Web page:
White House wants $6.4 billion to help resettle Afghan allies, refugees

White House officials are asking Congress for $6.4 billion in new, emergency funding to help resettle tens of thousands of Afghan citizens evacuated from their homeland in recent weeks.

The money could be approved as part of a federal budget extension lawmakers will have to approve by the end of September. If they don’t, it will trigger a partial government shutdown, since the fiscal 2022 federal funding bills are still months away from completion.

In a message from the White House to lawmakers on Tuesday, acting Office of Management and Budget Director Shalanda Young said the majority of the money would support processing operations for the allies and refugees and provide additional transportation from third-country waiting stations to final destinations for the individuals.

“In addition to security processing, evacuees receive extensive COVID-19 and other public health precautions, and are resettled in the United States with the help of government-funded partners,” she wrote. “We urge Congress to appropriate $6.4 billion to enable the success of this multifaceted, historic mission.”

White House officials said the money would support plans to resettle nearly 100,000 Afghans in the United States over the next year.

Defense Department officials have said that more than 124,000 American citizens, Afghan allies and refugees were transported out of Afghanistan.

But administration officials have faced significant criticism for the chaotic nature of that evacuation, and continued questions about how many American citizens may still be trapped in the Taliban-controlled country.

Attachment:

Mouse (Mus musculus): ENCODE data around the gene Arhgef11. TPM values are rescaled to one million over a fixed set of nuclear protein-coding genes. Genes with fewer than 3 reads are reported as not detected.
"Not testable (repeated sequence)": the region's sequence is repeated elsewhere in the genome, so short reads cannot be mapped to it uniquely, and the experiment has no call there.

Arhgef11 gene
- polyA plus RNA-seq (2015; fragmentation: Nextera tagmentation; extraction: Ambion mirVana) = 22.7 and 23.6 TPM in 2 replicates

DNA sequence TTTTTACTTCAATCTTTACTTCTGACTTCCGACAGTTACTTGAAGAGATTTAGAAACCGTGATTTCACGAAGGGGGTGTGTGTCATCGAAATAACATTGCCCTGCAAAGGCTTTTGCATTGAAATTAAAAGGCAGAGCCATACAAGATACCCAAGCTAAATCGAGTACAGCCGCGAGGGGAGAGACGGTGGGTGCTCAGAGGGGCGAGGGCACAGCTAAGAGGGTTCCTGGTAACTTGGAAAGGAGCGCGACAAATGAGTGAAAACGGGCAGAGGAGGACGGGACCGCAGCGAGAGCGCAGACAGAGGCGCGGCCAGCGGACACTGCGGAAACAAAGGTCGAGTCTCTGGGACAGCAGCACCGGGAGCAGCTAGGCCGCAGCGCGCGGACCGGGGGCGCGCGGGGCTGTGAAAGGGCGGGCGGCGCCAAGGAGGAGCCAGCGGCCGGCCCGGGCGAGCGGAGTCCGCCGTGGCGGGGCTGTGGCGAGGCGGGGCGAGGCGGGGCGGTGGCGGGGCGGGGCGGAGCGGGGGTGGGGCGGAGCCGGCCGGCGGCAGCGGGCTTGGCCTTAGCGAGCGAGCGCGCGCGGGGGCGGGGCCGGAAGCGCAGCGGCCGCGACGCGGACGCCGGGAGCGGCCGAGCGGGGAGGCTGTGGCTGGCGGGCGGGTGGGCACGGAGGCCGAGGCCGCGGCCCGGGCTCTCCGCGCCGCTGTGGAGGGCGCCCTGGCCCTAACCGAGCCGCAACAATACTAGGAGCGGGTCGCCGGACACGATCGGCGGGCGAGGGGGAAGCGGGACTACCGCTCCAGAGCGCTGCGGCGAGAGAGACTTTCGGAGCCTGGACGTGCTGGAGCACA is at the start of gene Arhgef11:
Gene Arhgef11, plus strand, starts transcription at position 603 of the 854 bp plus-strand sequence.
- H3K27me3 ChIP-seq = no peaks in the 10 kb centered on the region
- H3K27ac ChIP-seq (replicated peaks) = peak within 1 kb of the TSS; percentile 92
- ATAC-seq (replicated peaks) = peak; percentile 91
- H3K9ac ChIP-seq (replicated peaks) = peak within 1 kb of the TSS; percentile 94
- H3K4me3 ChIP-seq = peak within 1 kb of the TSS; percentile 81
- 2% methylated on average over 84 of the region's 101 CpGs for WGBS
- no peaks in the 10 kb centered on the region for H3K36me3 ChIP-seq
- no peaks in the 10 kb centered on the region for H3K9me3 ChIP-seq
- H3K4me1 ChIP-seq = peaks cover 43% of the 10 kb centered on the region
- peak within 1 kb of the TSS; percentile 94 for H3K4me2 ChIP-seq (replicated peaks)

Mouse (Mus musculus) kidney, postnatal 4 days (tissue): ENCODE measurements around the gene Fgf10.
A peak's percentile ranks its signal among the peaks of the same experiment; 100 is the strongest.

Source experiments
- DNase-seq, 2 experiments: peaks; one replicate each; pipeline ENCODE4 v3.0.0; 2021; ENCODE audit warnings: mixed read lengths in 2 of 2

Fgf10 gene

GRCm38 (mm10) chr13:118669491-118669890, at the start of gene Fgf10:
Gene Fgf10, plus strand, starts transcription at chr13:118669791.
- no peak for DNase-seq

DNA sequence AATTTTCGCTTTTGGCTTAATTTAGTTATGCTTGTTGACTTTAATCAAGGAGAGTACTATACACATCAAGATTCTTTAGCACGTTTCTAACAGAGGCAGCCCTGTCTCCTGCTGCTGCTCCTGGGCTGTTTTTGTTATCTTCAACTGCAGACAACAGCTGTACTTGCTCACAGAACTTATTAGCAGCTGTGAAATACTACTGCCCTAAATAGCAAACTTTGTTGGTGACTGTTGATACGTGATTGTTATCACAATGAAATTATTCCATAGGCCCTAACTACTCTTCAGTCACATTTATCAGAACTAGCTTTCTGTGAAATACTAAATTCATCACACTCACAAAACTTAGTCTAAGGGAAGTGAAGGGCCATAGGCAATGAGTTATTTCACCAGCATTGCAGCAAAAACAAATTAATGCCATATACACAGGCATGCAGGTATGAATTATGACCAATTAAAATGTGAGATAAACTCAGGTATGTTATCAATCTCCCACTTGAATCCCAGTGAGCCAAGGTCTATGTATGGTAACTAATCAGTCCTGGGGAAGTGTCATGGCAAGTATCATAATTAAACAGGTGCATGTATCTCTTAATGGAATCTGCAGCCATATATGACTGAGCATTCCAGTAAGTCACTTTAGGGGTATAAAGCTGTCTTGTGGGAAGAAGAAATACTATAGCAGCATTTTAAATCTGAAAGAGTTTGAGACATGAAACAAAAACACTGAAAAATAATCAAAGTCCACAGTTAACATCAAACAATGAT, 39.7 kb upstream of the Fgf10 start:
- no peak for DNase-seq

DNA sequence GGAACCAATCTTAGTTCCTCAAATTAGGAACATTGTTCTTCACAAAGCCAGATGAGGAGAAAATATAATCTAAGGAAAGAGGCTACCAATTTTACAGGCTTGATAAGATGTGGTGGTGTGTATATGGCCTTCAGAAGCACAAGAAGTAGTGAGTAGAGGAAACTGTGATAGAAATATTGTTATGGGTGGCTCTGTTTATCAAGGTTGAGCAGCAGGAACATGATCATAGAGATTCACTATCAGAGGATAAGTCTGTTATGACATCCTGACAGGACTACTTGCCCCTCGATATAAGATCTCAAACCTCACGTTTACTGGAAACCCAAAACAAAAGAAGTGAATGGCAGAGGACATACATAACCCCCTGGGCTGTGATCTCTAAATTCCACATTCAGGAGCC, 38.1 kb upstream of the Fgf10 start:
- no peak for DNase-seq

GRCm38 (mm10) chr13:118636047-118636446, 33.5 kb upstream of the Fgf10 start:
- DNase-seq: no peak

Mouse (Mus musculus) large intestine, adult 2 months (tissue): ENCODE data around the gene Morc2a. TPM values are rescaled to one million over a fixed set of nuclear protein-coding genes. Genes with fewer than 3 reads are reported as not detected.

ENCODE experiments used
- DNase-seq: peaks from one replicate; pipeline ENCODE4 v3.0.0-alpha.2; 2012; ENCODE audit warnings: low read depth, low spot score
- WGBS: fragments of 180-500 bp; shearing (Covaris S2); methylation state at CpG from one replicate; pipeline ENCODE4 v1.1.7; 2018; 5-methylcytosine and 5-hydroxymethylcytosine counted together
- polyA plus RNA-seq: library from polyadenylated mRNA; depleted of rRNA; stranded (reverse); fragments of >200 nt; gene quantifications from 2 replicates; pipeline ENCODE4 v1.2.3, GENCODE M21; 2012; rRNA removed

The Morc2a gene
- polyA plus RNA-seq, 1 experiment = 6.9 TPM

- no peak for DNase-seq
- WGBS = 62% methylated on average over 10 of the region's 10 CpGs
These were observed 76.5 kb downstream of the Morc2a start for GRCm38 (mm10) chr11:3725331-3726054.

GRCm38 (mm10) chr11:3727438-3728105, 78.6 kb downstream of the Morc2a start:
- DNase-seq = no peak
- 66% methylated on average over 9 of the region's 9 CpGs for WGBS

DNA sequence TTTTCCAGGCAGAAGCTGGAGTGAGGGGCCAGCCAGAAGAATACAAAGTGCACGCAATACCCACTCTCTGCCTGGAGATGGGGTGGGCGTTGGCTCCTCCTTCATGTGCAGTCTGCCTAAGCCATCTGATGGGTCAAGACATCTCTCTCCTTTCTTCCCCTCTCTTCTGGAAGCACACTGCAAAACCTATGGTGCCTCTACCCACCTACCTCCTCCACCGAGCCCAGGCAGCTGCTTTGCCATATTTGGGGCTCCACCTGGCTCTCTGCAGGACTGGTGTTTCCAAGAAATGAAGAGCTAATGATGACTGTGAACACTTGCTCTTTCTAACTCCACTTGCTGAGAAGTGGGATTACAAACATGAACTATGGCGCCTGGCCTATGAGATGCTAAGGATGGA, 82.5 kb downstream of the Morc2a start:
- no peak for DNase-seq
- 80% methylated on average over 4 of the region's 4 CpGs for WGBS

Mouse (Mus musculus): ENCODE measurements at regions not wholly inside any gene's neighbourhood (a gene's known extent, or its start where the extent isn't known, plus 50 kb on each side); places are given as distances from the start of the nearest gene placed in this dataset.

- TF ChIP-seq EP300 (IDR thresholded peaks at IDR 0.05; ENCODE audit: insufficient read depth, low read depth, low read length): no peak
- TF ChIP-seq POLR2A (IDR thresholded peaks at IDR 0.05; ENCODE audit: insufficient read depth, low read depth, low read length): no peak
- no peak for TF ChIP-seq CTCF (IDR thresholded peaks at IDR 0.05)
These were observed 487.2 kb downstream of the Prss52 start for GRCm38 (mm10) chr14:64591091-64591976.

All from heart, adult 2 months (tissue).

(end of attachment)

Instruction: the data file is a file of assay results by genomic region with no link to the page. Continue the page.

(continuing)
State Department officials have said that as many as 200 American citizens may still be inside Afghanistan and trying to leave. President Joe Biden has vowed to get them to safety, but through diplomatic operations, not military incursions.

In addition, many advocacy groups have said that thousands of former interpreters, security personnel and other Afghan aides to American forces were left behind in the evacuation missions because of visa and paperwork problems. State Department officials met with U.S. veterans groups late last week to discuss possible solutions to help those individuals.

Earlier this year, the White House had asked for about $3.3 billion in the fiscal 2022 budget to support Afghan military and security personnel. The fall of the democratic Afghan government negated the need for that spending, but administration officials hope that at least some of that planned funding can be redirected to the refugee effort.

“The operation to move out of danger and to safety tens of thousands of Afghans at risk, including many who helped us during our two decades in Afghanistan, represents an extraordinary military, diplomatic, security, and humanitarian operation by the U.S. government,” Young wrote.

White House officials also asked for at least $14 billion in additional emergency funding to deal with natural disasters in recent months, including the West Coast wildfires and hurricane damage in the southern U.S. in July and August.

The request does not include damage from Hurricane Ida, which caused an estimated $10 billion in damage in southern states and along the East Coast.

Senate Majority Leader Chuck Schumer, D-N.Y., late Tuesday voiced support for the plan, and vowed to work quickly with House leaders on passing a compromise plan.

Along with the budget extension, lawmakers will have to pass a measure to raise the federal debt ceiling to keep the government from defaulting on its debts. Both issues are expected to be the focus of intense partisan fighting over the next few weeks.

Leo covers Congress, Veterans Affairs and the White House for Military Times. He has covered Washington, D.C. since 2004, focusing on military personnel and veterans policies. His work has earned numerous honors, including a 2009 Polk award, a 2010 National Headliner Award, the IAVA Leadership in Journalism award and the VFW News Media award.

Source link

Grayman Share
Author: Grayman Share

Be the first to comment

Leave a Reply

Your email address will not be published.